On a team molded from Jeff Fisher’s orthodox vision, Tavon Austin resembles football’s Roger Rabbit. Partnered with a stand-in for staid P.I. Eddie Valiant named Jeff Fisher, the pair seem like they belong in different football worlds.
The manner in which Austin accelerates on command, weaving through defenders who move like their section of the turf is on an incline, is equally cartoonish. Austin is one of the few 4.3 speedsters with more football speed than his 40-yard dash would have you believe. The size differential between the 5-foot-8ish, 176-pound shot glass of Austin and his peers is as jarring as the (fictional) border between Toontown and Los Angeles.
Fisher is the archetype for every buttoned up Baby Boomer busting up their neighbor’s party because Daft Punk was playing too loudly at 9 p.m. Now in his 22nd season as a head coach, Fisher has compiled 169 career wins by utilizing a vanilla philosophy in an avant-garde era. The last 1,000-yard receiver on a Fisher-coached team was Derrick Mason in 2004.
On Friday, the Rams locked their human joystick into a four-year, $42 million deal. Fisher’s future is inextricably linked to the future of Austin. 2015 saw Austin surge in production from his first two mediocre seasons as he gained a total of 907 yards from scrimmage.
Meanwhile, in nearby San Diego, the Chargers are playing hardball with their all-purpose scat back Danny Woodhead’s attempts to negotiate an increase on his $2 million base salary. Obviously, the Rams believe Austin’s ceiling is a sunroof, bright.
The 2015 iteration of the Rams offense was anchored dead last in passing yardage and in explosive plays over 20 yards. To avoid wasting the talents of their lone offensive threat Todd Gurley, the Rams will have to give their buttoned-up offense a downfield passing threat.
Currently, the Rams’ focus is on getting Austin the ball in open space near the line of scrimmage. Unlike the Antonio Browns, Golden Tates or John Browns of the league, Austin hasn’t shown the capacity to snag balls in traffic and fight for first downs in late-game situations.
Jared Goff’s transition to the NFL from the air raid won’t matter if he doesn’t have a No. 1 receiver to scrape the top off secondaries. The expectations for air raid hurlers is so low that the phrase “rich-man’s Geno Smith” is what would come to mind if a therapist played the word association game with Goff.
Austin should be the shot of Henny to Los Angeles’ teetotaler offense. His presence on the other end of Smith’s screen passes at West Virginia created one of the nation’s greatest scoreboard mobs. It wasn’t sustainable on the next level for either, but Austin proved he could handle a heavy-usage role, catching over 200 passes during his final two seasons in Morgantown.
In early August, Fisher quipped that Austin has just two speeds, “One’s fast and the other is asleep.” He may have been uncomfortably accurate describing Austin’s body going cold for large chunks of Rams possessions.
It’s impossible to tell if Austin is an electric playmaker being restrained by scheme or a gadget player who’d fade into a peripheral No. 3 role in a fluid offense.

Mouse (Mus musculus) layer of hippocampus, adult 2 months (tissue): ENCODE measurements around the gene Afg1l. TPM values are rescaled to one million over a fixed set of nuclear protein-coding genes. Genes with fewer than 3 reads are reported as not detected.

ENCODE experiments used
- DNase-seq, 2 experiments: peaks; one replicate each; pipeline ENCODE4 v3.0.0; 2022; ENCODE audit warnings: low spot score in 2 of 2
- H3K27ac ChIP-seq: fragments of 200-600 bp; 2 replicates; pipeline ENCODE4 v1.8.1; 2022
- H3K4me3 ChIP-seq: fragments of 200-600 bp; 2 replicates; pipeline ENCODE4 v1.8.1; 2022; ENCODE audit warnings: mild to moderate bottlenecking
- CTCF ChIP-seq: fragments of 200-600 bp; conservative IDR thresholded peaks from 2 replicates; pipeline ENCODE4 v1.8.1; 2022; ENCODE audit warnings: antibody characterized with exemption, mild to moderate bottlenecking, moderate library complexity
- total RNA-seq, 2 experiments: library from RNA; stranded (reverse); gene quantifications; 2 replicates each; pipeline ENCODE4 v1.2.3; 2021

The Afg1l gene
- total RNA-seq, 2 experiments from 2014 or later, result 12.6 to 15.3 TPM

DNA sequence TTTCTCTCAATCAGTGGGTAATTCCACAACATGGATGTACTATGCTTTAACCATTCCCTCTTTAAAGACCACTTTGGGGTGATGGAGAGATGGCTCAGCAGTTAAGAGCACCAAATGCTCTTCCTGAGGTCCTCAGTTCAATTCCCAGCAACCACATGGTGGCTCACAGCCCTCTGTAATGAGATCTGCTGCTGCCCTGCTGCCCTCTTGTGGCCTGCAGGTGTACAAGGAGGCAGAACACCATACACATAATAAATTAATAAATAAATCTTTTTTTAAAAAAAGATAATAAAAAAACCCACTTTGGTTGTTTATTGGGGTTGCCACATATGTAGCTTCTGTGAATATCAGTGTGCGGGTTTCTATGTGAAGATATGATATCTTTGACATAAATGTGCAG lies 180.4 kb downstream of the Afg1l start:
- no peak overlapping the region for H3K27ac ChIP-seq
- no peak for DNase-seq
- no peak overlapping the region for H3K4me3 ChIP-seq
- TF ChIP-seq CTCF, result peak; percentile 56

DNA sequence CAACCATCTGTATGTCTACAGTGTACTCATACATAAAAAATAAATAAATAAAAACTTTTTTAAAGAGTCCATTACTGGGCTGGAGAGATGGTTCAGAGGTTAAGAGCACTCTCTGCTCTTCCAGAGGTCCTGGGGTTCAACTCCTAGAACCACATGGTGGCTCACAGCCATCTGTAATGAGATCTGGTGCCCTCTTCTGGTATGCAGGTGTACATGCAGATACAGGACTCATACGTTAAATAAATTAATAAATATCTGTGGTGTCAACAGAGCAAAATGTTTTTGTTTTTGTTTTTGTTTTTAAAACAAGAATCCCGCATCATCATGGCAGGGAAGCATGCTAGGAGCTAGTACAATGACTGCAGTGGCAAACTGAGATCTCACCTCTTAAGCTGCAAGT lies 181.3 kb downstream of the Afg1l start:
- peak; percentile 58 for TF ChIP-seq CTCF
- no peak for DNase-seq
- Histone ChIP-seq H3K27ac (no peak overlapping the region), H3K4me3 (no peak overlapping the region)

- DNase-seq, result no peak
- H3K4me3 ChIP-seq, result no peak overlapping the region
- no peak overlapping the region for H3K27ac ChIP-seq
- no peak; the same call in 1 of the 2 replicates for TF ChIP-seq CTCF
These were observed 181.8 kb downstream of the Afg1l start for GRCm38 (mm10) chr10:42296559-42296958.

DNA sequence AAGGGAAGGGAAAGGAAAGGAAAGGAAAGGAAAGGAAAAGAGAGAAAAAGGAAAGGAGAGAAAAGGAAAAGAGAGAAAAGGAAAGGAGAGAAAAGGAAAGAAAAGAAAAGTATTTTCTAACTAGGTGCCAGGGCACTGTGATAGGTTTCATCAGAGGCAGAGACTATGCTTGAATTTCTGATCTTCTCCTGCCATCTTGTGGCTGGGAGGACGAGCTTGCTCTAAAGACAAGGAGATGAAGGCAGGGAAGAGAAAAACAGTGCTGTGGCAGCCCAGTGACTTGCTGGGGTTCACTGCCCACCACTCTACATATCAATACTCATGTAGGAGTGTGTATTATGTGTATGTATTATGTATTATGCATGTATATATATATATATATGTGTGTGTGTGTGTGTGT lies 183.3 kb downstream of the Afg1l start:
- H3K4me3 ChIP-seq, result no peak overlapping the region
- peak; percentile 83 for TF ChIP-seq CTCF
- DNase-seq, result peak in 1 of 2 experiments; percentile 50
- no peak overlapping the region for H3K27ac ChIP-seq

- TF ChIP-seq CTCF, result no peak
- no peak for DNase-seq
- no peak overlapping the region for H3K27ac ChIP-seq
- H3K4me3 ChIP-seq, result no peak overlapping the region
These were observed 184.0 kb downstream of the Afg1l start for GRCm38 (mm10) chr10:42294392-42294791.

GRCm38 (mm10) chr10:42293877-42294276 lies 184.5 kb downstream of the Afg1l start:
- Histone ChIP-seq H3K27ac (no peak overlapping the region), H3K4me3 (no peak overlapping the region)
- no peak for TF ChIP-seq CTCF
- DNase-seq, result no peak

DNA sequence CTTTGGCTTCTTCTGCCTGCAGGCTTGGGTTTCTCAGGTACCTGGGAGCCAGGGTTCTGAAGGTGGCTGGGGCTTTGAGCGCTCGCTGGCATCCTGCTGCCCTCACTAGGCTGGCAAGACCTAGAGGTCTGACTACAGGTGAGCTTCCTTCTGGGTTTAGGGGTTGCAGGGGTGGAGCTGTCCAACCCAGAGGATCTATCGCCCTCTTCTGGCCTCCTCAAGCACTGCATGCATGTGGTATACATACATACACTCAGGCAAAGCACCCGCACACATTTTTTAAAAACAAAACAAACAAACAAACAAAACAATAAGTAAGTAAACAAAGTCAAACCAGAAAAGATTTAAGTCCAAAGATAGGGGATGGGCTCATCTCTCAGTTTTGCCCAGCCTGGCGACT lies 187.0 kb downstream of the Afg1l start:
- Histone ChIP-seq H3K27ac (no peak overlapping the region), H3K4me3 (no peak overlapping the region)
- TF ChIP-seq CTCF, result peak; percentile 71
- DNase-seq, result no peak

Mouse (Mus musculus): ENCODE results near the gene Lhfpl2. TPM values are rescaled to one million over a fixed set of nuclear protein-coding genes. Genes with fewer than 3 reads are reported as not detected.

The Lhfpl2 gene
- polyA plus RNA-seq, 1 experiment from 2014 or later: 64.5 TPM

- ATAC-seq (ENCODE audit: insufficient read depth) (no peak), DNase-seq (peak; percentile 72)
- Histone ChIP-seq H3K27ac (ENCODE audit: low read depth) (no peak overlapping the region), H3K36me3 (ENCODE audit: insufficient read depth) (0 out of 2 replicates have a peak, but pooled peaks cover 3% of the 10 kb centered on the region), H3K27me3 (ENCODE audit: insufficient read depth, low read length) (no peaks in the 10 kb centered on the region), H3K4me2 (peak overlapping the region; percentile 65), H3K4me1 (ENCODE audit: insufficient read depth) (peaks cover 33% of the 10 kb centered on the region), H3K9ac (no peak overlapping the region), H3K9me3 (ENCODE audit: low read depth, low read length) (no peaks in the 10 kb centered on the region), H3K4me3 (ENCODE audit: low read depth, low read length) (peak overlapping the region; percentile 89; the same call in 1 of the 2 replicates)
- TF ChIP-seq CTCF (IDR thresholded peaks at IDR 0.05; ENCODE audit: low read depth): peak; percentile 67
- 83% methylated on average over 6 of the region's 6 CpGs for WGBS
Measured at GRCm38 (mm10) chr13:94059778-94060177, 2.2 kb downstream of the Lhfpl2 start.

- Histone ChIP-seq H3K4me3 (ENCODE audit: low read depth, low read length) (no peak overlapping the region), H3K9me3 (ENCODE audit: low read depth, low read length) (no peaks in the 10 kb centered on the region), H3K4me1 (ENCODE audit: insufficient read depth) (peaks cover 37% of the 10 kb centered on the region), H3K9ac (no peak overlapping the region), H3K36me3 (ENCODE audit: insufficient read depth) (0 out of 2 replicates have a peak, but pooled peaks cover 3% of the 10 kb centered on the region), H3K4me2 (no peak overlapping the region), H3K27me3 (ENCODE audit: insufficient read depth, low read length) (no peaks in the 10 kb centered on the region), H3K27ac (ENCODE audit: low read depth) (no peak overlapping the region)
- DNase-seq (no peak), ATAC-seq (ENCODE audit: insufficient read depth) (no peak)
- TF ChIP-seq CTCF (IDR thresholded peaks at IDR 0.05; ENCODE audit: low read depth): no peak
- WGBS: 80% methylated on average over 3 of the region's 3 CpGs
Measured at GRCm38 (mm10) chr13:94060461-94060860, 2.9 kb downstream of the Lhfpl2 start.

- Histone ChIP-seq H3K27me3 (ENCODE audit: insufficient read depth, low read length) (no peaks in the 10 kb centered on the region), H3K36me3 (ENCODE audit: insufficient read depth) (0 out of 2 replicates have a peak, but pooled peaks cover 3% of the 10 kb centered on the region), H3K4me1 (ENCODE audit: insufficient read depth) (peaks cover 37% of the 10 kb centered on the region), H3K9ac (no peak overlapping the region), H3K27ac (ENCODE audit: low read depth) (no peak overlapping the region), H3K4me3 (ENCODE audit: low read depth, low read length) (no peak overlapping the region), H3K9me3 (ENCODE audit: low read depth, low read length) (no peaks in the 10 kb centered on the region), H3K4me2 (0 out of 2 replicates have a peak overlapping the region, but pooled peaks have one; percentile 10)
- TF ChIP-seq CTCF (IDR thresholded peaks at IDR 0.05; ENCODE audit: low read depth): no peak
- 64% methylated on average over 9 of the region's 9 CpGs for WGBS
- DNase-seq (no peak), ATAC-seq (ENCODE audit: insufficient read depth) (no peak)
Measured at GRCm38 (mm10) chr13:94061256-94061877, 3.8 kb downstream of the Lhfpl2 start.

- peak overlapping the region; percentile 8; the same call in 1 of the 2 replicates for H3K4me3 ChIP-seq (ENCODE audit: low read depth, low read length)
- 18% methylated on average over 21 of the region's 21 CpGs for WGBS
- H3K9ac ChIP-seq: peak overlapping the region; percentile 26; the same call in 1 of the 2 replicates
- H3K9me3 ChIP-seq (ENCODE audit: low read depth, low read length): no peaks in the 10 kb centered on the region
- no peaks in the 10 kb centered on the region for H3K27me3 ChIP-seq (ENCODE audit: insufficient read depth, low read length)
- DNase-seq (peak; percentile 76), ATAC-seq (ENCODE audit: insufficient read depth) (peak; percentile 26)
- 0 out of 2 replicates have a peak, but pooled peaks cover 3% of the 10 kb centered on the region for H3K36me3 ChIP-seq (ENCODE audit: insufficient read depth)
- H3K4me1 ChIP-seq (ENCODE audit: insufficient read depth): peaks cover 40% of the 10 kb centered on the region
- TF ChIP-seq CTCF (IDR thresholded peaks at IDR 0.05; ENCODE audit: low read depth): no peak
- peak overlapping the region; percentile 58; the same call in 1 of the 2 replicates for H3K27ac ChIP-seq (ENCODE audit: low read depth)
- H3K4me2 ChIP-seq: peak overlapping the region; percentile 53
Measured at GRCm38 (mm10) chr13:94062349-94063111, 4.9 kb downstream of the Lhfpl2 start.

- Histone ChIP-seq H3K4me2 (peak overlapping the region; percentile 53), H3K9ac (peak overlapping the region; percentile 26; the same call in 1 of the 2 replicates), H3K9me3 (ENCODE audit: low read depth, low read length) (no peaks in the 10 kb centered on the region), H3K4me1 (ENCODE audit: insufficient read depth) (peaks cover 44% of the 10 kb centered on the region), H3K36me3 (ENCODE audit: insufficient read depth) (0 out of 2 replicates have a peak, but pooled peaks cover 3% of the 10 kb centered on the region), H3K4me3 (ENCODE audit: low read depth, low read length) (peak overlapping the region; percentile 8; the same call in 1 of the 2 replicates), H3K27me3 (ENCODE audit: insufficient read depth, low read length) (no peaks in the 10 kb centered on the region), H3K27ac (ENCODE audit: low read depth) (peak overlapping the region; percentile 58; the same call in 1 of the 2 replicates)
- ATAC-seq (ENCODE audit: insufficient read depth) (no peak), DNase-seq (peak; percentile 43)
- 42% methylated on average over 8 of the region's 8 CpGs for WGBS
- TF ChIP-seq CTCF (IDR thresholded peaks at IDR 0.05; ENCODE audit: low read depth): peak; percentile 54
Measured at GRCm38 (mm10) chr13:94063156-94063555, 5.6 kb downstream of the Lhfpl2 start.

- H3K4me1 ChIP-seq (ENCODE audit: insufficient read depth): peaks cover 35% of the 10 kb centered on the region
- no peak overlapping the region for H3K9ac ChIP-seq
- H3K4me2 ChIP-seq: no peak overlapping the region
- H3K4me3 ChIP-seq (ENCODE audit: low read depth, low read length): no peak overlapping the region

Last season, Austin sunk even further into his scat-receiver role, rushing for 434 yards. This fall, Austin’s production as a receiver should continue proliferating. The nearest model for how Austin’s potential energy should be unleashed is the Cardinals’ John Brown or Detroit’s Tate.
Austin has seen a steady diet of horizontal routes such as simple screens, reverses or end-arounds since his rookie season, or most notably, acted as a decoy. Fisher has also promised that Austin would catch 100 balls this year.
Amazingly, if he hovered around his career average of 9.2 yards per reception, worst among active receivers, he’d still finish south of 1,000 yards. The only high-volume receiver averaging fewer yards per reception in 2015 was Tate, who recorded a 1,300-yard effort in 2014.
Conversely, he still gained nearly twice as many catches and yards. Yards after the catch amount to 71 percent of Austin’s receiving gains compared to 64 percent of Tate’s. Even for agile slot receivers who reel in shorter throws in positions to run, that’s a sky-high percentage.
Like Austin, Tate’s yards after the catch accounted for a disproportionately high amount of his total production. Yet, Austin’s 6.9 YACs per reception were a full yard more than Tate’s. Tate regularly gains yardage off screens, but he also diversifies his portfolio as one of the most prolific out-route runners in the league today. In Seattle, he was notable for his toughness as a downfield receiver.
In 2018, Austin’s new contract puts him in the top-12 wideouts tax bracket, indicating faith that he’ll ascend into the high-volume No. 1 receiver echelon. His modest numbers as a percentage of the Rams’ total offensive yards puts his contract in perspective.
In the ultimate “show me” league, one of the NFL’s most conservative coaches is going all in on a high-risk investment.
“It’s our anticipation of what he’s going to do,” Fisher explained to reporters Sunday. “We’ve seen what he’s capable of and we’re hoping we’re going to get a lot more than what we’ve seen in the past.”
This unshakable faith in Austin could be Fisher’s biggest gamble yet.